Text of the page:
The Debian project has moved to reassure users by confirming that the security infrastructure for the new current release, Debian GNU/Linux 3.1 (alias sarge) and the former release (3.0, alias woody), both enjoy the benefits of a working and effective security infrastructure. This reassurance followed a brief period after the release of Sarge, during which issues with the security infrastructure prevented the issuing of updated to vulnerable packages.
From Debian Weekly News, Following the recent release of a new Debian GNU/Linux stable version, readers may be interested to peruse an online screenshot tour.
Progeny, and a handful of other Debian GNU/Linux distributors are planning to form a shared Debian GNU/Linux distribution for enterprise applications. Ian Murdock (the "Ian" in debIAN, and Progeny head honcho) has commented on this development, and it was also discussed on the LQ Radio Show.
The Debian project has announced that this year's Debian Conference was a great success with more than 300 people attending and over 20 sponsors. One highlight was the presentation about the large-scale deployment of 80,000 Debian workstations in Extramadura, Spain. The presentations were captured by the video team and are available online.
Foresight Linux, is a GNU/Linux distribution showcasing some of the newest developments in Gnome (e.g. beagle, f-spot, howl, and hal). Mad Penguin has taken a look at this distribution.
Though it is not of course based on Linux, many GNU/Linux enthusiasts will doubtless be interested to learn of the existence of FreeSBIE, a FreeBSD based liveCD. This software has been featured on NewsForge.
The Knoppix bootable GNU/Linux liveCD is now also available as a version 4.0 DVD including a huge selection of software. Kyle Rankin has reviewed this Knoppix version for O'Reilly's linuxdevcenter.com.
Coinciding with the release of version 0.1 of the Debian based Enlightenment liveCD project, NewsForge has plugged a screenshot tour of the distribution.
Puppy Linux has been profiled in NewsForge's My Workstation OS series.
SoftIntegration, Inc. has announced the availability of Ch 5.0 and Embedded Ch 5.0 for Linux on PowerPC Architecture. Supported platforms include iSeries, pSeries, OpenPower, JS20 Power based Blades and zSeries from IBM as well as computers from Apple Computer. Ch is an embeddable C/C++ interpreter for cross-platform scripting, 2D/3D plotting, numerical computing, shell programming and embedded scripting. The release of Ch and its toolkits for Linux PPC continues SoftIntegration's involvement in cross-platform scripting, numerical computing and embedded scripting. Ch Control System Toolkit, Ch Mechanism Toolkit, Ch CGI Toolkit and C++ Graphical Library are available in Linux PPC as well.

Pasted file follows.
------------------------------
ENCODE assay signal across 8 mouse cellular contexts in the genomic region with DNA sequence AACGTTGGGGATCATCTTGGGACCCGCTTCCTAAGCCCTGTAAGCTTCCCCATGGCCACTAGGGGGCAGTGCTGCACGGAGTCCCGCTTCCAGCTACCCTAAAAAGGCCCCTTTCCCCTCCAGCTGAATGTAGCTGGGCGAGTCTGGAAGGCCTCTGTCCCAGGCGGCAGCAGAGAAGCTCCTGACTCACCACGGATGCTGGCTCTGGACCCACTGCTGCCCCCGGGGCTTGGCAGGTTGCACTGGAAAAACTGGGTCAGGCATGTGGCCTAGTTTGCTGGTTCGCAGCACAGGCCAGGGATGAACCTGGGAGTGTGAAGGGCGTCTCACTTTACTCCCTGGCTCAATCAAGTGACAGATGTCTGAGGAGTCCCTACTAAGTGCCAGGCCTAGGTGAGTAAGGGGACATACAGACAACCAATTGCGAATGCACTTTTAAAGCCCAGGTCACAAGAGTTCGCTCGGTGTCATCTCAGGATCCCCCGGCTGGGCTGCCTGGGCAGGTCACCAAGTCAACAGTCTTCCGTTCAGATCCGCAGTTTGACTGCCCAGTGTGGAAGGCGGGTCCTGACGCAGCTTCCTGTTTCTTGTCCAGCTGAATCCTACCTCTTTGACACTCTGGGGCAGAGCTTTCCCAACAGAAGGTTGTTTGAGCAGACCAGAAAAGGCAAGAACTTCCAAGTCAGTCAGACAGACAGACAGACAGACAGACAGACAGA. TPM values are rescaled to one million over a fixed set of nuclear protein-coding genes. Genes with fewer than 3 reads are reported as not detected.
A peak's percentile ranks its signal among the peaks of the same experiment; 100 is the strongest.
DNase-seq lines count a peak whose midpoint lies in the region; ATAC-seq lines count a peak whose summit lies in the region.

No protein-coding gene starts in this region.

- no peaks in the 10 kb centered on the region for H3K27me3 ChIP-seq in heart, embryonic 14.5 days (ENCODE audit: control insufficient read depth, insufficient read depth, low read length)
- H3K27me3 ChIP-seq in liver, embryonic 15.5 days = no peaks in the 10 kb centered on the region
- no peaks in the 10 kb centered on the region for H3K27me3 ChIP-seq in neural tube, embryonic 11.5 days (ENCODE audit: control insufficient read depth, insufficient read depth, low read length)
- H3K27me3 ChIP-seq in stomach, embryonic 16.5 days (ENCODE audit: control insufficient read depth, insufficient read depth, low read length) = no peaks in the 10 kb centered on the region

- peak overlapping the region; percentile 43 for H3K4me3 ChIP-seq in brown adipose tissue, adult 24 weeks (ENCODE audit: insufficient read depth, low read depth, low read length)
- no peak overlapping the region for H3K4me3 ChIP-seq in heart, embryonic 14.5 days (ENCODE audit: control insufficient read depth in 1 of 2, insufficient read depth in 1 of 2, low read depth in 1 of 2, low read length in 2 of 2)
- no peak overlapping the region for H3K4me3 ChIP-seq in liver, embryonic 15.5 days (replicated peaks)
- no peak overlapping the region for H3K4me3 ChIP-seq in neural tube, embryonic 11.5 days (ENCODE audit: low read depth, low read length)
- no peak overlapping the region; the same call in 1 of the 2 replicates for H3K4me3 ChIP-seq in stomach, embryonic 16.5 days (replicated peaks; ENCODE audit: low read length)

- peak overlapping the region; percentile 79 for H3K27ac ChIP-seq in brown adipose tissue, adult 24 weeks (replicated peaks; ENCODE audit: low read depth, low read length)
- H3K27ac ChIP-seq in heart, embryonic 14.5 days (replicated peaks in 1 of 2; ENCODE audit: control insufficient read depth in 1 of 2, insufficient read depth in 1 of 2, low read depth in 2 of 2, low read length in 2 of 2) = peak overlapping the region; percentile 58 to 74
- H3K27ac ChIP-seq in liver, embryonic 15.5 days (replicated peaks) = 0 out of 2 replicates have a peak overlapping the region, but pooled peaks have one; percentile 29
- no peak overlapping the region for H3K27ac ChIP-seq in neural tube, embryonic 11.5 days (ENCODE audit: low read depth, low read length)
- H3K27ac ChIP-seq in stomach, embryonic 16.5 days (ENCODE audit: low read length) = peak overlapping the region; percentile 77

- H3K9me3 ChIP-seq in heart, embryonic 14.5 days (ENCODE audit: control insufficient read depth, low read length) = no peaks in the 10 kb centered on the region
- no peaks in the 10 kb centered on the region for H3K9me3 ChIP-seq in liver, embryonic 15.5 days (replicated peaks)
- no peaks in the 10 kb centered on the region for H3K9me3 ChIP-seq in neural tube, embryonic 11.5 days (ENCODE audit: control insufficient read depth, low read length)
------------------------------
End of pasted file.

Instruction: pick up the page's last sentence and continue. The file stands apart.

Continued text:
The Apache Software Foundation and The Apache HTTP Server Project have announced the release of version 2.1.6-alpha of the Apache HTTP Server ("Apache"). The 2.1.6-alpha release addresses a security vulnerability present in all previous 2.x versions (but not present in Apache 1.3.x). Apache HTTP Server 2.1.6-alpha is available for download.
Sun has announced that it will open source the next release of its Java Application Server. Also planned is to release its Instant Messaging code as open source. This will take place under the CDDL license, also used for Sun's OpenSolaris project. (Courtesy of Howard Dyckoff)
Mick is LG's News Bytes Editor.
Originally hailing from Ireland, Michael is currently living in Baden,
Switzerland. There he works with ABB Corporate Research as a
Marie-Curie fellow, developing software for the simulation and design
of electrical power-systems equipment.
Before this, Michael worked as a lecturer in the Department of
Mechanical Engineering, University College Dublin; the same
institution that awarded him his PhD. The topic of this PhD research
was the use of Lamb waves in nondestructive testing. GNU/Linux has
been very useful in his past work, and Michael has a strong interest
in applying free software solutions to other problems in engineering.
Before this, Michael worked as a lecturer in the Department of Mechanical Engineering, University College Dublin; the same institution that awarded him his PhD. The topic of this PhD research was the use of Lamb waves in nondestructive testing. GNU/Linux has been very useful in his past work, and Michael has a strong interest in applying free software solutions to other problems in engineering.